A carefully executed publicity campaign turned a pretty average pilot into an aviation legend.

Amelia Earhart is often thought of as the first or greatest female pilot. She was the first woman to fly solo nonstop across the United States and the first woman — and second person, after Charles Lindbergh — to fly solo nonstop across the Atlantic Ocean. But she wasn’t the only record-breaking female flier of her time, and she certainly wasn’t the best.

Earhart’s contemporaries Louise Thaden, Ruth Nichols, and Beryl Markham were arguably more competent pilots and had record-breaking careers of their own. But they didn’t get the same recognition as Earhart, who went on to become an iconic name in aviation. What set her apart from her peers was a carefully executed publicity campaign.

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Aviatrix Ruth Elder sitting on her plane engine, 1929.

Earhart’s husband, George Palmer Putnam, was an influential American book publisher who chose Earhart to fly (as a passenger) over the Atlantic Ocean in 1928, making her the first woman to do so. The subsequent fame contributed to her career in flying and speaking tours, which ultimately turned a pretty average pilot into an aviation legend.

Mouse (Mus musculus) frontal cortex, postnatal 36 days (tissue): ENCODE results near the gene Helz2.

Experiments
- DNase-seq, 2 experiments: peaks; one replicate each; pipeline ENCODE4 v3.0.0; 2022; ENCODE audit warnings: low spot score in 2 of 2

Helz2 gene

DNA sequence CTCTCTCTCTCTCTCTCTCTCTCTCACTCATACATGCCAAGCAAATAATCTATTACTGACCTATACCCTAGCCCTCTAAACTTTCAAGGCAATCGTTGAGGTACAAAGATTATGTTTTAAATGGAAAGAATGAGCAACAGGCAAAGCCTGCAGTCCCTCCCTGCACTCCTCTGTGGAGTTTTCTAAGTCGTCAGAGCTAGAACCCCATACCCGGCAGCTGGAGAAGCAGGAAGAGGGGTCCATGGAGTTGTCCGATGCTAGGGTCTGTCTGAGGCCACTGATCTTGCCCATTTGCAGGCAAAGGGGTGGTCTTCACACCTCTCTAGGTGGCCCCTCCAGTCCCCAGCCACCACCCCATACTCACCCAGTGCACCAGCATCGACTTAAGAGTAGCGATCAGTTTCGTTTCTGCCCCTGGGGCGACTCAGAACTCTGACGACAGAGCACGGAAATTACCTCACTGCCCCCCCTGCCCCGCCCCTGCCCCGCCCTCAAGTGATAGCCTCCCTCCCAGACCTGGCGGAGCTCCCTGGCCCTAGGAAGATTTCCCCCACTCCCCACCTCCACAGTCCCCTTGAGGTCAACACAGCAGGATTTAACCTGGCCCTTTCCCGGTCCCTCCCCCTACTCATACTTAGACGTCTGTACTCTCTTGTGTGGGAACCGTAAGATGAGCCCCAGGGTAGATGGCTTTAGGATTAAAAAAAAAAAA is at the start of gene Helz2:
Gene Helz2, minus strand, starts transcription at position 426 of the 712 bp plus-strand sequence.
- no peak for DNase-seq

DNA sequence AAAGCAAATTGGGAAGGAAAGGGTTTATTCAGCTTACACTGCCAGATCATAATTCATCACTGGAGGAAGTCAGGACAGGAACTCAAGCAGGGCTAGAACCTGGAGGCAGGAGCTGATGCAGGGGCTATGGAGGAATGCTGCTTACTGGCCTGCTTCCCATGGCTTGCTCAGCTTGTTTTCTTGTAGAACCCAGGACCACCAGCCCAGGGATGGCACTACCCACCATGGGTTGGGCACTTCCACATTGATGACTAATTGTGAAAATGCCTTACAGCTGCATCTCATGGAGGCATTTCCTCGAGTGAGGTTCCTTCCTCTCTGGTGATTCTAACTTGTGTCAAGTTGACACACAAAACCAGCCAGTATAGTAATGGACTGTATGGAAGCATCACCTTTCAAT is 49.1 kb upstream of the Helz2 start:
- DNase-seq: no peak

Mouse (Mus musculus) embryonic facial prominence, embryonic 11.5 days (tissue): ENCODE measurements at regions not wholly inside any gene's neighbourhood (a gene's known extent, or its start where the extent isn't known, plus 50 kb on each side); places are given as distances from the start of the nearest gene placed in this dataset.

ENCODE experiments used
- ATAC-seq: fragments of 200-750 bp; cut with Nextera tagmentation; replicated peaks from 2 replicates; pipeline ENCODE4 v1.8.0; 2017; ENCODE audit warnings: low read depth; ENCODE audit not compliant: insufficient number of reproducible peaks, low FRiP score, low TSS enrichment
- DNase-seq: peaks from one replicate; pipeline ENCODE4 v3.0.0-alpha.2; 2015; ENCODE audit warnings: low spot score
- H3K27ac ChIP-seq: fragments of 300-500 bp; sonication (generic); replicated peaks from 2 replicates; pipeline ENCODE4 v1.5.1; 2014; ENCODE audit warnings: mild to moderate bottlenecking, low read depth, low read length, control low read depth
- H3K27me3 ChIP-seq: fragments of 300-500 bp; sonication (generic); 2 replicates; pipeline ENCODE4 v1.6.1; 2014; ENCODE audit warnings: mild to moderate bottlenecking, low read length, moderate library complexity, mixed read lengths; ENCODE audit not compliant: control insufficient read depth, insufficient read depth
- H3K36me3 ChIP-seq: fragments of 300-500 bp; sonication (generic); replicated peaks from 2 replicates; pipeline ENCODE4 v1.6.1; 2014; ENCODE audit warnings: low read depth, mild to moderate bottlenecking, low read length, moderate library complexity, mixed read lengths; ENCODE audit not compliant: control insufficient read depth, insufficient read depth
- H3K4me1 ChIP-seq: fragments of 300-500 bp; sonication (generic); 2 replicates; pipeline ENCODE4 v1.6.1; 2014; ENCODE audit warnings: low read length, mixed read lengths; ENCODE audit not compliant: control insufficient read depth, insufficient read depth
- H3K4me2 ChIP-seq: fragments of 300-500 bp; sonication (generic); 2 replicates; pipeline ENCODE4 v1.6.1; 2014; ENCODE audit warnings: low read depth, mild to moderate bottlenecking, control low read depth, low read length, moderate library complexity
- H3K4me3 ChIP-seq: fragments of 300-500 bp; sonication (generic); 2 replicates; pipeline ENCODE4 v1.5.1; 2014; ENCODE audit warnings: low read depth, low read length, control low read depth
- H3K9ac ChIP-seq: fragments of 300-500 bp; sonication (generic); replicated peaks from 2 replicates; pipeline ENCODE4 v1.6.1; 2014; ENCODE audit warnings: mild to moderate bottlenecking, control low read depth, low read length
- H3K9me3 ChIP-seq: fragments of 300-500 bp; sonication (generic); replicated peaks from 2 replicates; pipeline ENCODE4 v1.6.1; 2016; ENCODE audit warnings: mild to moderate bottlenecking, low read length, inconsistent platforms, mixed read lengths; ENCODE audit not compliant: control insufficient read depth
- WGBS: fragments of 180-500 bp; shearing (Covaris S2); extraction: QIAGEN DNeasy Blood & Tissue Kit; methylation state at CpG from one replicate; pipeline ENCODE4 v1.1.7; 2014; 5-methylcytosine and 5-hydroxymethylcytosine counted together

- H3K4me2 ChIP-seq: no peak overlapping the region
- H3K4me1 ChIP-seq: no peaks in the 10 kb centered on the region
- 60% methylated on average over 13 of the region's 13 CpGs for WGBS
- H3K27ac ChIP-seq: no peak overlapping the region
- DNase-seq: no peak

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President Herbert Hoover presenting the National Geographic Society gold medal to Amelia Earhart as husband G.P. Putnam, center, looks on, 1932.

Earhart used her celebrity status to promote aviation as a viable form of transportation. And she encouraged other women to get into the field, which was still new. And while Earhart wasn’t technically the most skilled pilot of her time, her courage and ambition to pursue a career in flying remain an inspiration more than 80 years after her disappearance.

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